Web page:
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Fair Food

July 27, 2011

Summer is a lot of things, not least of which is fair season. Well, unless you grow up in Miami, because then it’s in the spring. Going to a fair in the heat of a Miami summer would be suicide.

The Miami Dade Youth Fair was always one of the highlights of the year; from the time I was seven until I left for college at eighteen. Sure, the midway held plenty of memories, and I always enjoyed the games of skill, but the flavors and smells were an inextricable part of the experience.

Upon walking into the fairgrounds, you were immediately overwhelmed by the smell of corn in their husks roasting over open coals. The leaves were pulled down, and used as a handle, and the ear was lowered into a vat of melted butter. Everyone was walking around with these juicy, greasy, sweet and smoky treats.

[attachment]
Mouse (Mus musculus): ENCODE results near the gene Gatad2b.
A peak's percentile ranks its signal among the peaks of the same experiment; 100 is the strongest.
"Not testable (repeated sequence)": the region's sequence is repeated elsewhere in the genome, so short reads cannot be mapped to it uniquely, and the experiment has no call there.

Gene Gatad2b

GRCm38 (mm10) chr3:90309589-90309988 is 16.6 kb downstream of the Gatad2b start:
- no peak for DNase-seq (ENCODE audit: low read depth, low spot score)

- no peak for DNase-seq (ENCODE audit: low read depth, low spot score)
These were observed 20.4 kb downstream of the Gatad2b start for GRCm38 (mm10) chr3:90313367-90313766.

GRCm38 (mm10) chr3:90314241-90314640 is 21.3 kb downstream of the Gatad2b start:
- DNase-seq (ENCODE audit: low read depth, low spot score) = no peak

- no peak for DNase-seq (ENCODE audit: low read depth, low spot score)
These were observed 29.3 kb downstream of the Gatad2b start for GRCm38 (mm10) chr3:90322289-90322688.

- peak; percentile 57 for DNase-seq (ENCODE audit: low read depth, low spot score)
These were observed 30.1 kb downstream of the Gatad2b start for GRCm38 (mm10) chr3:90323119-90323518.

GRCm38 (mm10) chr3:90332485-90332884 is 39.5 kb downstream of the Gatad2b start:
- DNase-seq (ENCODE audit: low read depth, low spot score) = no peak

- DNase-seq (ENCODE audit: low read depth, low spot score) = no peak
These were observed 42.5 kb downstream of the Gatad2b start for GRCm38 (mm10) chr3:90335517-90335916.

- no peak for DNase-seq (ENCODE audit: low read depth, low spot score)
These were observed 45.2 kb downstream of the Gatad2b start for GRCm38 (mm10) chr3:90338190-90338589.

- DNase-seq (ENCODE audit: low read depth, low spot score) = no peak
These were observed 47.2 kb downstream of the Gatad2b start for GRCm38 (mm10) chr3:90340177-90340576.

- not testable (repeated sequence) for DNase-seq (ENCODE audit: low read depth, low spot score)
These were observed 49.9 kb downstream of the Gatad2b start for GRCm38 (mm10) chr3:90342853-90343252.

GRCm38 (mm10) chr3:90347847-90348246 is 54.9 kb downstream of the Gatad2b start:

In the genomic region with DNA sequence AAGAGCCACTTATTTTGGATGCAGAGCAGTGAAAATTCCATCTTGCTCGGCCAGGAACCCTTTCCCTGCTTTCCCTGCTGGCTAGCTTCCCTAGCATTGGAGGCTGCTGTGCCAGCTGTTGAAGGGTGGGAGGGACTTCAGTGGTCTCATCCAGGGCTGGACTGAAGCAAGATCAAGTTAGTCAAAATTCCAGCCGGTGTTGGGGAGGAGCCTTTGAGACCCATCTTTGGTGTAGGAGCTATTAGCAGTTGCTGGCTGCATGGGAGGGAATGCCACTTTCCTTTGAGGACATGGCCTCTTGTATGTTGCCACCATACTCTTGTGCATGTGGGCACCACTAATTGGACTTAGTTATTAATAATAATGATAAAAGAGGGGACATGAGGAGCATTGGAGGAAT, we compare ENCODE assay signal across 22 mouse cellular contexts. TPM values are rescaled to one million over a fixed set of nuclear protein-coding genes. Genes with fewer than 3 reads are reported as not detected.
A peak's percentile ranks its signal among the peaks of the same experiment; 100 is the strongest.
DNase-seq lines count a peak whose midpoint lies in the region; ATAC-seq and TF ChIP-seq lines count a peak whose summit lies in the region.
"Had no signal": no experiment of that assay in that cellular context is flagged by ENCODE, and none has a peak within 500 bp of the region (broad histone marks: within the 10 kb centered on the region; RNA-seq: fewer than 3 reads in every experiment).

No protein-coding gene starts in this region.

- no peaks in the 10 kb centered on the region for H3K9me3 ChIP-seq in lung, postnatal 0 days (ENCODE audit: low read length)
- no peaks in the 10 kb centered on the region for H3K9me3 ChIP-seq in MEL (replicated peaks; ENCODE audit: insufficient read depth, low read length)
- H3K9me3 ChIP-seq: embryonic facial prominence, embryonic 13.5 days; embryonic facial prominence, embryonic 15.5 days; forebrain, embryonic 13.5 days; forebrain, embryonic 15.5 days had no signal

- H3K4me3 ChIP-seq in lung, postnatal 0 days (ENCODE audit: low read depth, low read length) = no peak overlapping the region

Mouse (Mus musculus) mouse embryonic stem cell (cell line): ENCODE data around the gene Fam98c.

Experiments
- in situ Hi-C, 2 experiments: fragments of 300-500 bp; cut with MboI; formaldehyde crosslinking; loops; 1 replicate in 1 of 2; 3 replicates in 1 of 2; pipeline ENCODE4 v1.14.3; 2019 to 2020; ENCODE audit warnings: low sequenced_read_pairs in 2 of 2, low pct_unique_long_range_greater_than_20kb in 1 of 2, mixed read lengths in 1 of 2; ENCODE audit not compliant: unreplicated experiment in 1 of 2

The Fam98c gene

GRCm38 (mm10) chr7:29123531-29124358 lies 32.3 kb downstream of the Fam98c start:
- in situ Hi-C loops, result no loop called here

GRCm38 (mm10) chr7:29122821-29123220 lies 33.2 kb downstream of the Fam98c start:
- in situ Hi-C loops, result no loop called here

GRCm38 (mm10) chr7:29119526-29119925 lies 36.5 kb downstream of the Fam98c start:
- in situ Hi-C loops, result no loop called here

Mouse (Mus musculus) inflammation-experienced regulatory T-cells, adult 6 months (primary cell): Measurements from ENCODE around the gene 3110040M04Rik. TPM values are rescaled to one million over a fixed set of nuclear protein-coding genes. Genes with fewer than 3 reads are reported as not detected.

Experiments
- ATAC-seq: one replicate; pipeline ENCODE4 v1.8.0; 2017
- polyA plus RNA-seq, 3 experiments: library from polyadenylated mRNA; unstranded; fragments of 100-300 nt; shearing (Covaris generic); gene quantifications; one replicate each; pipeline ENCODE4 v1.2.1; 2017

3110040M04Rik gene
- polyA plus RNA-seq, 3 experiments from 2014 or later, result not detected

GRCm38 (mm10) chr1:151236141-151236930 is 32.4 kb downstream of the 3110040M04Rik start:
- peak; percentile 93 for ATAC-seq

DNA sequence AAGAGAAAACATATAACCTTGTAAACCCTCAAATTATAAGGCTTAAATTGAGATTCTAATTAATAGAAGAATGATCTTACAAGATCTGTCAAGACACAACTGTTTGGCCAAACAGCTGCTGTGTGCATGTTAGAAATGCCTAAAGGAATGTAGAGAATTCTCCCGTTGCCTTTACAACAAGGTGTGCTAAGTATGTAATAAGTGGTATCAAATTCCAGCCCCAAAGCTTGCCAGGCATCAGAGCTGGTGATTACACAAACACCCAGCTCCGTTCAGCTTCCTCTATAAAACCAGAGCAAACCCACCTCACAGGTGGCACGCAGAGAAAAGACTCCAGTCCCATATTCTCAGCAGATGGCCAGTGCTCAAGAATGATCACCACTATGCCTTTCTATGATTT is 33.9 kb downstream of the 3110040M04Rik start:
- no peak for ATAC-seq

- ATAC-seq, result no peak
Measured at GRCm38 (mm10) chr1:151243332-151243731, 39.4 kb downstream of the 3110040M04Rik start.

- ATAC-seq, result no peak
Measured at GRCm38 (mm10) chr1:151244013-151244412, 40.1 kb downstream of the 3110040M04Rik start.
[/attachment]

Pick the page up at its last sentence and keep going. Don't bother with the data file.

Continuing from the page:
Just yesterday, I took the kids to the Bedford County Fair. And while it might not be quite so grand as the fair of my youth, I think the children got a memorable food experience out of the event.

Perhaps it’s unfair to blame the grandparents, because this was all my doing.

In some ways, I think I totally failed. It’s really hard to navigate the food vendors at a fair with three hungry children and four adults, each with different needs and preferences. So I went for some quick-fix slam-dunks for the kids.

Young Master Fussy loves gyro meat. Little Miss Fussy loves pizza, and she’s not nearly as picky as her father about the quality of the slice. So we totally missed the guy selling barbecue pork sandwiches with coleslaw. And we also seemed to miss the stand that was selling popcorn sized buckets of fries topped with what seemed like baked potato fixins. I was also tempted by the pierogi vendor, only to be shuffled away by a cranky LMF in need of pizza.

Sometimes you have to pick your battles.